Astrophotography by David Gares

Globular Cluster M15

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M15 is possibly the densest globular cluster in the Milky Way galaxy.  The core of M15 has undergone "core collapse".  M15 also contains a planetary nebula near its center called Pease 1, a rare occurrence among globulars.  The brightest stars in this globular are 1000 times brighter than the sun, and the total luminosity of the cluster equals 360,000 suns.  That's a huge amount of energy!  The image below turned out very well; I can barely see this object visually in my telescope because of light pollution.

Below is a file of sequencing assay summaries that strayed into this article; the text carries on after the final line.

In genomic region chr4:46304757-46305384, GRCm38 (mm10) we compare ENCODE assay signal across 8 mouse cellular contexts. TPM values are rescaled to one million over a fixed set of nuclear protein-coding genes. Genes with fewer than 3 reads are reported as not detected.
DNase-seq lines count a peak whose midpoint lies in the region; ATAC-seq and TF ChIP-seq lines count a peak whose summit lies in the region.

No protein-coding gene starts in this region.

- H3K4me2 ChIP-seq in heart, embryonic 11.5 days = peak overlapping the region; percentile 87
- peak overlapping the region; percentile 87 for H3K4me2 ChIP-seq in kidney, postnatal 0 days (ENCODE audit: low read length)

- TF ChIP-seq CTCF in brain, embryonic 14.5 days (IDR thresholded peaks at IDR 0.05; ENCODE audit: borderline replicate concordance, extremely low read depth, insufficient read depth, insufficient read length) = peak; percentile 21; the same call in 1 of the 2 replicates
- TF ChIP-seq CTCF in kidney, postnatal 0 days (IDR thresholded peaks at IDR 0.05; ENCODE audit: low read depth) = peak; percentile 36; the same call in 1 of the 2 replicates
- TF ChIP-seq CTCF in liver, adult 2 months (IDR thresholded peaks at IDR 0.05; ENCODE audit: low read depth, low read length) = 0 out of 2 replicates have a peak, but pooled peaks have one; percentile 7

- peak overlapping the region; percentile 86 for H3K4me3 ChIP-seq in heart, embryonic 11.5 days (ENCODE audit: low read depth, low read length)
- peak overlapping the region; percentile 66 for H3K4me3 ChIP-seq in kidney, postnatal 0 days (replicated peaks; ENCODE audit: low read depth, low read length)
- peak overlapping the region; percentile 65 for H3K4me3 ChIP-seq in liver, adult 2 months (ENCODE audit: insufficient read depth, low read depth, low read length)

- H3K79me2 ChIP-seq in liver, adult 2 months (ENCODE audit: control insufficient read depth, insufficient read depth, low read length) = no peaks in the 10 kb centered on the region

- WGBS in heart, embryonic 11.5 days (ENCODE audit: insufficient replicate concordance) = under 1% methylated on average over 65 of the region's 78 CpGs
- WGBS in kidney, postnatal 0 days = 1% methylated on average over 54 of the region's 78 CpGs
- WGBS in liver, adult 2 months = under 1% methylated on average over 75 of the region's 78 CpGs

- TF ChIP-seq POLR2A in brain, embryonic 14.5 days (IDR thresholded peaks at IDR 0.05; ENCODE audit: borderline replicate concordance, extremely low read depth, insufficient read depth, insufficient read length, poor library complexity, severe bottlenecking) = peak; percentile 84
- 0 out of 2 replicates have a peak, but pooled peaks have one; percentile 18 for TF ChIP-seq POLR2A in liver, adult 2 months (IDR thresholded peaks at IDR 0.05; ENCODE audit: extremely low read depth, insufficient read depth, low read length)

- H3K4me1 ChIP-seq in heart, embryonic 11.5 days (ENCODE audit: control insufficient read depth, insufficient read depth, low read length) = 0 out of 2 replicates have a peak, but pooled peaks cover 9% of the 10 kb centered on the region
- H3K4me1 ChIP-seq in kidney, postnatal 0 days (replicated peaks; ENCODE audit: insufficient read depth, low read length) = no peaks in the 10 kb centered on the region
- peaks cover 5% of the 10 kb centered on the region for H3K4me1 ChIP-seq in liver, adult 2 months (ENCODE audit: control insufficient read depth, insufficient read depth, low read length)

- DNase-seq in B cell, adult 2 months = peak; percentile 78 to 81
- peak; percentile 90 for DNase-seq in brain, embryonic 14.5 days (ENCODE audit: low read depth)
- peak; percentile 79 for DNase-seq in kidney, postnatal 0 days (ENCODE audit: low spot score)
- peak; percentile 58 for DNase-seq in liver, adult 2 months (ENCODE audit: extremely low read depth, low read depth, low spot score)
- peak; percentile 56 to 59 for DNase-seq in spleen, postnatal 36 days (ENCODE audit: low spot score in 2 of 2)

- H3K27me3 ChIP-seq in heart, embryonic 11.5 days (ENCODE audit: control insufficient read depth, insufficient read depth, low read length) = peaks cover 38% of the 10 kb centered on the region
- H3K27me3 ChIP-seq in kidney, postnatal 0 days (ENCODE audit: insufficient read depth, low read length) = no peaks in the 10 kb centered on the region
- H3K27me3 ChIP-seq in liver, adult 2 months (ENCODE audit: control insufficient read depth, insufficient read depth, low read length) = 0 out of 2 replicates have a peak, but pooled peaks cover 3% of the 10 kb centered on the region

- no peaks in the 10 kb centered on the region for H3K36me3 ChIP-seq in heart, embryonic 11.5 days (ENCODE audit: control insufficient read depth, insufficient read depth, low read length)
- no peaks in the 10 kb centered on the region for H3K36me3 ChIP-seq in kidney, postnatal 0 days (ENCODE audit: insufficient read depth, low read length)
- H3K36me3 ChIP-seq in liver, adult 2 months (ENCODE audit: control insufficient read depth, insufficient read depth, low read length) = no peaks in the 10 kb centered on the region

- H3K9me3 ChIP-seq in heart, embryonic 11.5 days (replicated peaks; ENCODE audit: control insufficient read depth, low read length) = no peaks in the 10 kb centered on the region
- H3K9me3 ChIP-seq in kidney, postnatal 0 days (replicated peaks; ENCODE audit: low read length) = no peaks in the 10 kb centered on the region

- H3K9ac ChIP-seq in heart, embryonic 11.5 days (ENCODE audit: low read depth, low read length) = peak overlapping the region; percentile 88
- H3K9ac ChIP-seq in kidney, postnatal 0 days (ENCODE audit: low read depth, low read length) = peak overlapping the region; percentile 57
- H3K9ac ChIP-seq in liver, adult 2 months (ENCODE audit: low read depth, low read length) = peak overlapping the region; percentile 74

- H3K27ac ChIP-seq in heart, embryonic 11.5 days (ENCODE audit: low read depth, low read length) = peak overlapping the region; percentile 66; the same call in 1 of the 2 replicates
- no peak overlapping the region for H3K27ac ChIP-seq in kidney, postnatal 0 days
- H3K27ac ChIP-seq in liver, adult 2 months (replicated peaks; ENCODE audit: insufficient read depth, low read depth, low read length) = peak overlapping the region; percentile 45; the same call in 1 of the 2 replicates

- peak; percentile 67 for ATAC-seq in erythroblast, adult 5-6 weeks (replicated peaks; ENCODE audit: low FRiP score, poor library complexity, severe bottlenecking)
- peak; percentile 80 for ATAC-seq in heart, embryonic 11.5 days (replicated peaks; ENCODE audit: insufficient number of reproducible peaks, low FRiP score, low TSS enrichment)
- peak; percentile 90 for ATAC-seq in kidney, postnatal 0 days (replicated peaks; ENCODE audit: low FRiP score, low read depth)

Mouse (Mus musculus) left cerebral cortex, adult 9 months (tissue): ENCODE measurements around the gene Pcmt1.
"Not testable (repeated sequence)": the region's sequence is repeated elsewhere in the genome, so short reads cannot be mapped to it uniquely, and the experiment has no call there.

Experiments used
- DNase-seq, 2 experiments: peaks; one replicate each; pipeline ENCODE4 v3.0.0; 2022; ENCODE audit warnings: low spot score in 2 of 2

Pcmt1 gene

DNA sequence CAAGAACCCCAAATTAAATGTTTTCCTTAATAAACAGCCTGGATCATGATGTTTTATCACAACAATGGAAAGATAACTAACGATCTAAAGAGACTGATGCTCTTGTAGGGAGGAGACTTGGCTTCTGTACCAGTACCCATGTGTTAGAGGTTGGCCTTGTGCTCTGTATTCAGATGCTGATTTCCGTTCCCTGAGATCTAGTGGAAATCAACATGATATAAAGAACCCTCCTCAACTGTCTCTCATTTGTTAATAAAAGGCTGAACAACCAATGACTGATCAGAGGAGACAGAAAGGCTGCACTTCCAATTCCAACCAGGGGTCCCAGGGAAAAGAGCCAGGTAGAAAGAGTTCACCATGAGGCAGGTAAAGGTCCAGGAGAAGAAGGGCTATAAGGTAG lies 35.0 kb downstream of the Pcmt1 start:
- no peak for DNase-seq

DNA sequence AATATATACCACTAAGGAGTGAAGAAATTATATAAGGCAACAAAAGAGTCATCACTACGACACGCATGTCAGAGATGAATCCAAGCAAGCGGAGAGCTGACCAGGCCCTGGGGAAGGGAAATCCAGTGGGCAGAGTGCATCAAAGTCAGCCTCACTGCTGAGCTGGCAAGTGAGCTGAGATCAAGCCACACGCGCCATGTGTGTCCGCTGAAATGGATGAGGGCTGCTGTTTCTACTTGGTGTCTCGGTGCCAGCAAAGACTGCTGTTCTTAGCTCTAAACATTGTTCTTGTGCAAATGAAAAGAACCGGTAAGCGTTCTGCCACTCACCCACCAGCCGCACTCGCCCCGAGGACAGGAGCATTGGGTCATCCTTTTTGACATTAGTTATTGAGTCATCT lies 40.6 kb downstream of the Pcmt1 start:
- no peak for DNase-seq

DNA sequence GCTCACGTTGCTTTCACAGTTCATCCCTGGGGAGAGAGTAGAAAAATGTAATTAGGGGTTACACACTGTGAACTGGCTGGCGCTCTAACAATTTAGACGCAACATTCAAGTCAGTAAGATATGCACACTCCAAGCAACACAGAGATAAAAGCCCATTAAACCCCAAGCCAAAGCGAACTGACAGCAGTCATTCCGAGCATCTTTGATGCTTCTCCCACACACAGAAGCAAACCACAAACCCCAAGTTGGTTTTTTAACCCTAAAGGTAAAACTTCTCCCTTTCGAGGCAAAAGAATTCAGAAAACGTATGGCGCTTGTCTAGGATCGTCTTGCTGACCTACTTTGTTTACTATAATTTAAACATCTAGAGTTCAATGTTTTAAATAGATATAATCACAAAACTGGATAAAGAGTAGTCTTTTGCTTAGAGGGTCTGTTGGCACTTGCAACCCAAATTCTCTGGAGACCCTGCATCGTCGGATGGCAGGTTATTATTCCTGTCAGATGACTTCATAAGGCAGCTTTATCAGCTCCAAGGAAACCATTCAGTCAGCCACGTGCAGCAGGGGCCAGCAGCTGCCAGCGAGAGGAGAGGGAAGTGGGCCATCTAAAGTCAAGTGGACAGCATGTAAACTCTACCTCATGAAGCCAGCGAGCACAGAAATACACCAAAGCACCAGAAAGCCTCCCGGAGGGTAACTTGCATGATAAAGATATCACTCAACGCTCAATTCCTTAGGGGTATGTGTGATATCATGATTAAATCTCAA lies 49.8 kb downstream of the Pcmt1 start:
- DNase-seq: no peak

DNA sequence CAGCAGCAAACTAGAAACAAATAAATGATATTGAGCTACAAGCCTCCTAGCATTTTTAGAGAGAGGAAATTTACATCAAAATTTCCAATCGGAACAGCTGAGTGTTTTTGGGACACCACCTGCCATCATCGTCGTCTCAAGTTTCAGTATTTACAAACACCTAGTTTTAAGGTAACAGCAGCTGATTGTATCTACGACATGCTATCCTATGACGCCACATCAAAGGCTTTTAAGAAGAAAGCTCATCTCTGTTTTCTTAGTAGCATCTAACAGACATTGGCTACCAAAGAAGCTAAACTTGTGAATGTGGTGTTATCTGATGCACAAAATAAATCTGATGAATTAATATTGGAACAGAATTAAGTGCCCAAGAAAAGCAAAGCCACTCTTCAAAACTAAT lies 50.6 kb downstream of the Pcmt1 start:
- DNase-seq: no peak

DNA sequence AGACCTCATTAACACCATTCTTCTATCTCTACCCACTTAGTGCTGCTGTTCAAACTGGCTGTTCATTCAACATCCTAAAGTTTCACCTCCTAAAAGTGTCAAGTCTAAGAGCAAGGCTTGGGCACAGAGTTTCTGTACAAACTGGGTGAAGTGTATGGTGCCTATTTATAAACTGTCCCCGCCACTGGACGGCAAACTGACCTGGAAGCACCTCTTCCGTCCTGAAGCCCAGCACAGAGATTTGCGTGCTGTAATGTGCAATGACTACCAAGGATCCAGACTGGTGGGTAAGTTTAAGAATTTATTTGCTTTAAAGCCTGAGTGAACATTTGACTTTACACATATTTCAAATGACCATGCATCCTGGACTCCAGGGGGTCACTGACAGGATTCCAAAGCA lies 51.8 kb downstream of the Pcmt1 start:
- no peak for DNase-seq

Globular Cluster M15
(Click image to enlarge)


 Object Details:  
 Type:  Globular star cluster
 Constellation:  Pegasus
 Distance:  33,600 light-years
 Diameter:  175 light-years

 Upper Image Details: 
 Date:  Sept 19, 2015
 Site:  Harahan, LA
 Exposure:  CCD, 5 x 3 min.
 Filters:  IDAS LPS V4 48mm
 Processing:  MSB Astroart 5.0
 Telescope:  4" Tak FSQ-106N
 Reducer:  None (f/5.0)
 Image CCD:  SX Trius 694C Color
 Guide CCD:  SX  MX7C (w/ Barlow) 
 Guide Scope:  AT66ED, ScopeStuff TBSX

 Lower Image Details:
 Date:  August 7, 2004
 Site:  Harahan, LA
 Exposure:  CCD, 7 x 2 min.
 Filters:  Orion SkyGlow LPR
 Processing:  MSB Astroart 3.0
 Telescope:  10" Meade LX200
 Reducer:  Meade, f/4.3
 CCD:  Starlight Express MX7C
 Autoguider:  S.T.A.R. 2000

For more on globular clusters, see my M13 (Hercules) Globular Cluster page.